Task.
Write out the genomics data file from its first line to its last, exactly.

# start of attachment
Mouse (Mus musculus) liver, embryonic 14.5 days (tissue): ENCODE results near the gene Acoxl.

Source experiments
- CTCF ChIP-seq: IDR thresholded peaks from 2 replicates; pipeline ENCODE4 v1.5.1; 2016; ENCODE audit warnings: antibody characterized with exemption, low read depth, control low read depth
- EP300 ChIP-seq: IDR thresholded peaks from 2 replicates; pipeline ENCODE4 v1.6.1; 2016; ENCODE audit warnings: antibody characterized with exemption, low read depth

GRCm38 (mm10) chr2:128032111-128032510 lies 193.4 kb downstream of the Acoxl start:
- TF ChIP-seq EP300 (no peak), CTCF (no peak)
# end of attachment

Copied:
Mouse (Mus musculus) liver, embryonic 14.5 days (tissue): ENCODE results near the gene Acoxl.

Source experiments
- CTCF ChIP-seq: IDR thresholded peaks from 2 replicates; pipeline ENCODE4 v1.5.1; 2016; ENCODE audit warnings: antibody characterized with exemption, low read depth, control low read depth
- EP300 ChIP-seq: IDR thresholded peaks from 2 replicates; pipeline ENCODE4 v1.6.1; 2016; ENCODE audit warnings: antibody characterized with exemption, low read depth

GRCm38 (mm10) chr2:128032111-128032510 lies 193.4 kb downstream of the Acoxl start:
- TF ChIP-seq EP300 (no peak), CTCF (no peak)